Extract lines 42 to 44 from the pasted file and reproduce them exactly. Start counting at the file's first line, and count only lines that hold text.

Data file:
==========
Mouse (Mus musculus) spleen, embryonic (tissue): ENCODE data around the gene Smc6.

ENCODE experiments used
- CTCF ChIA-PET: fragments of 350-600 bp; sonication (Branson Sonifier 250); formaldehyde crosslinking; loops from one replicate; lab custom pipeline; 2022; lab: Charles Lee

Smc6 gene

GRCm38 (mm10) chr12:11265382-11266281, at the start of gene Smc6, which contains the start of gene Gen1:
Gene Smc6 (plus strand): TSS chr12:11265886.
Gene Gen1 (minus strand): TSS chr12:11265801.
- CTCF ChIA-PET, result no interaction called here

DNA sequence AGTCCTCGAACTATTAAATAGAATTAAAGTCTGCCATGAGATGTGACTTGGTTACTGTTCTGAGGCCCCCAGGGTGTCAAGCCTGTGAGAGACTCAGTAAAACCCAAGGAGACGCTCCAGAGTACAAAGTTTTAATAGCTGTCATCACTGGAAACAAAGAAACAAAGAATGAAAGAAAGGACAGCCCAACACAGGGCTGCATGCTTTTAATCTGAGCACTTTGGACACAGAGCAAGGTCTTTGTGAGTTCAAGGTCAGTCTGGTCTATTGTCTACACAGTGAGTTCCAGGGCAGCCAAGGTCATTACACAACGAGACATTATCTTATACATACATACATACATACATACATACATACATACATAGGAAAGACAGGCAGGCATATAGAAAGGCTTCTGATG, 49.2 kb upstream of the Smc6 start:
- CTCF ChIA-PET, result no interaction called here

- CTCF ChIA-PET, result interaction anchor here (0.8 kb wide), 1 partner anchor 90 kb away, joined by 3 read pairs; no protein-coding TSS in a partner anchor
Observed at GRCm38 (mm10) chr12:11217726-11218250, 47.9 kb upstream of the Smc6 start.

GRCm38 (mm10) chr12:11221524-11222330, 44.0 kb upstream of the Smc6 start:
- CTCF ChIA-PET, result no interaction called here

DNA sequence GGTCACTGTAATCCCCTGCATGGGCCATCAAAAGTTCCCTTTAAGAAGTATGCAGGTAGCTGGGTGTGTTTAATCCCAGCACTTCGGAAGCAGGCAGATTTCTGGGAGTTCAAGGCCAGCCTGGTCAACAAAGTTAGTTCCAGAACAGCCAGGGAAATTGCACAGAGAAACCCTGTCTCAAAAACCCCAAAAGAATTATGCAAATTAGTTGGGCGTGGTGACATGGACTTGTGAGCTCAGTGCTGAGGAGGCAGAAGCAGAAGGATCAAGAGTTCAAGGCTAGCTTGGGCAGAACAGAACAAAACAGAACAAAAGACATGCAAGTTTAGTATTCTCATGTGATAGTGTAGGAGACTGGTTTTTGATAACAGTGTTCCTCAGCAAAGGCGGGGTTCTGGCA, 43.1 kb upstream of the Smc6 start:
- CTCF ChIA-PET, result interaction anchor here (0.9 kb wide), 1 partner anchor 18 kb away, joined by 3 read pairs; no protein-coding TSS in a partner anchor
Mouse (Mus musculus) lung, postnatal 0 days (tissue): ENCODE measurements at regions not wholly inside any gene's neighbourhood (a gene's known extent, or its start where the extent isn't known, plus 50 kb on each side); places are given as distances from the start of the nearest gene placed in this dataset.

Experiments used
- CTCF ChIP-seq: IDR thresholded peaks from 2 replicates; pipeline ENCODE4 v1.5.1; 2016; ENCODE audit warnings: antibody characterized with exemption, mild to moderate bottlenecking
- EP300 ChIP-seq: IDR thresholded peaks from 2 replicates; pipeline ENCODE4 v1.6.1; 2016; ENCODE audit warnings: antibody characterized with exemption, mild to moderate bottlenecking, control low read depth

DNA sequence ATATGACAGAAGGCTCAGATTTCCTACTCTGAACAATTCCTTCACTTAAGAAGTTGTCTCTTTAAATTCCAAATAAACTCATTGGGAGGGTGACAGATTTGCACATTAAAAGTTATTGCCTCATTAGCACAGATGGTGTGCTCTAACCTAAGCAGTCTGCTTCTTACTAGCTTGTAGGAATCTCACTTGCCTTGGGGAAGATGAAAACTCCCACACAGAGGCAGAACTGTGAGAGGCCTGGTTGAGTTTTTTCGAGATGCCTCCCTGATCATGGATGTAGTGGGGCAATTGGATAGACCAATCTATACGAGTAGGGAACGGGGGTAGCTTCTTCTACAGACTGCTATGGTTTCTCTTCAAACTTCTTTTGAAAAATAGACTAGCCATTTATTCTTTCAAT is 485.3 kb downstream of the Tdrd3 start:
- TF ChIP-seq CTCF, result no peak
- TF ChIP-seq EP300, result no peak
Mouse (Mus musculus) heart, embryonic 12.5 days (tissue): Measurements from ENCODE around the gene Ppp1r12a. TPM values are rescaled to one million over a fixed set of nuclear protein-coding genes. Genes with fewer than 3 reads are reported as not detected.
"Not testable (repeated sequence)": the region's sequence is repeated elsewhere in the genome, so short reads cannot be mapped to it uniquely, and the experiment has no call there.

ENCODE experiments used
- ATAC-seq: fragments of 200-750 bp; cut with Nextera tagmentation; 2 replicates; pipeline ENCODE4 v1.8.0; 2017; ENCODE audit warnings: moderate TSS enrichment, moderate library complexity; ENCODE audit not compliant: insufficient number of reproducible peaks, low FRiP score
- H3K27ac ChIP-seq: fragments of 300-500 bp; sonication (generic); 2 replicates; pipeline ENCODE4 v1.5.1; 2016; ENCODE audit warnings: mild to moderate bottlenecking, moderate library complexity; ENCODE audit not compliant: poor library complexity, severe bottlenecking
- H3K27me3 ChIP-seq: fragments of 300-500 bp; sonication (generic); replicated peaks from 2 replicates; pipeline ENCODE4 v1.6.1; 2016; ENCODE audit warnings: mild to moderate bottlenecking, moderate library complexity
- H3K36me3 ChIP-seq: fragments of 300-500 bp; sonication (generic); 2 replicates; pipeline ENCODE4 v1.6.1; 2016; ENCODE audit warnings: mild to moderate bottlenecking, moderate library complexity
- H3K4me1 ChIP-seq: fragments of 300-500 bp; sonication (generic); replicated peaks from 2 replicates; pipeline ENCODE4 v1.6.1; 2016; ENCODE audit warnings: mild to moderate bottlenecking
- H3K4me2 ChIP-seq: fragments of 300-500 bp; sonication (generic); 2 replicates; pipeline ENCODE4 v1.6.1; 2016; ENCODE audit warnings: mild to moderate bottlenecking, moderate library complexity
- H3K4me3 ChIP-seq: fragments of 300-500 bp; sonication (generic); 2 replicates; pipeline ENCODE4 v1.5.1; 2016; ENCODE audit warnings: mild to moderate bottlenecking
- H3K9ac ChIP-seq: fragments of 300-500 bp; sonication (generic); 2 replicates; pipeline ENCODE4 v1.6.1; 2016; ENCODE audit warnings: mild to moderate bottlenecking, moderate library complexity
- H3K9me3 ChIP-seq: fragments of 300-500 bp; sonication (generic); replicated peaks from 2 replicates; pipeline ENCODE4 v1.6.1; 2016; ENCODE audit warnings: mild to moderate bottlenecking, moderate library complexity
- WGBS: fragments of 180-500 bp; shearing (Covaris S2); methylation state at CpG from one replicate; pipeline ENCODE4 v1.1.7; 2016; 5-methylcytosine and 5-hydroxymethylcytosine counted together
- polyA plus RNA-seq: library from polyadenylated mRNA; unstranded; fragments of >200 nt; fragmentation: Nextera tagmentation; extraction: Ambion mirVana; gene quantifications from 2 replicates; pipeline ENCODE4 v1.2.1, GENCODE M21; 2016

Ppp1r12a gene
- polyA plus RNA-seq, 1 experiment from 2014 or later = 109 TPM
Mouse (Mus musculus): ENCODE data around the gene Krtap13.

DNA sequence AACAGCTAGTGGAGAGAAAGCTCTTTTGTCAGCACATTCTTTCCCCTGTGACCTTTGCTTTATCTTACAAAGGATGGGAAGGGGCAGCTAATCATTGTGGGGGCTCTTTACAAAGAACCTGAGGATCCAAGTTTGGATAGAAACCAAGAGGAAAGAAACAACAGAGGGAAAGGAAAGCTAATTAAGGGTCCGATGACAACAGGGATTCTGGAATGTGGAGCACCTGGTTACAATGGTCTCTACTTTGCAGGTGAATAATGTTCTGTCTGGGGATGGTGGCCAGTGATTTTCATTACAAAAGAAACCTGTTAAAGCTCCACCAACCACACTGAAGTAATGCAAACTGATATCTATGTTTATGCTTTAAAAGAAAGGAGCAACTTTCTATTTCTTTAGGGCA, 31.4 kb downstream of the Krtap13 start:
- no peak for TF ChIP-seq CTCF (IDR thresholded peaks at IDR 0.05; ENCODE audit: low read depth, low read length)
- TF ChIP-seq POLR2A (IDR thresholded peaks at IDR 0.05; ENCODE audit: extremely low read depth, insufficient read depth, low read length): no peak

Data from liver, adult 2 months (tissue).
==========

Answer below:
- no peak for TF ChIP-seq CTCF (IDR thresholded peaks at IDR 0.05; ENCODE audit: low read depth, low read length)
- TF ChIP-seq POLR2A (IDR thresholded peaks at IDR 0.05; ENCODE audit: extremely low read depth, insufficient read depth, low read length): no peak

Data from liver, adult 2 months (tissue).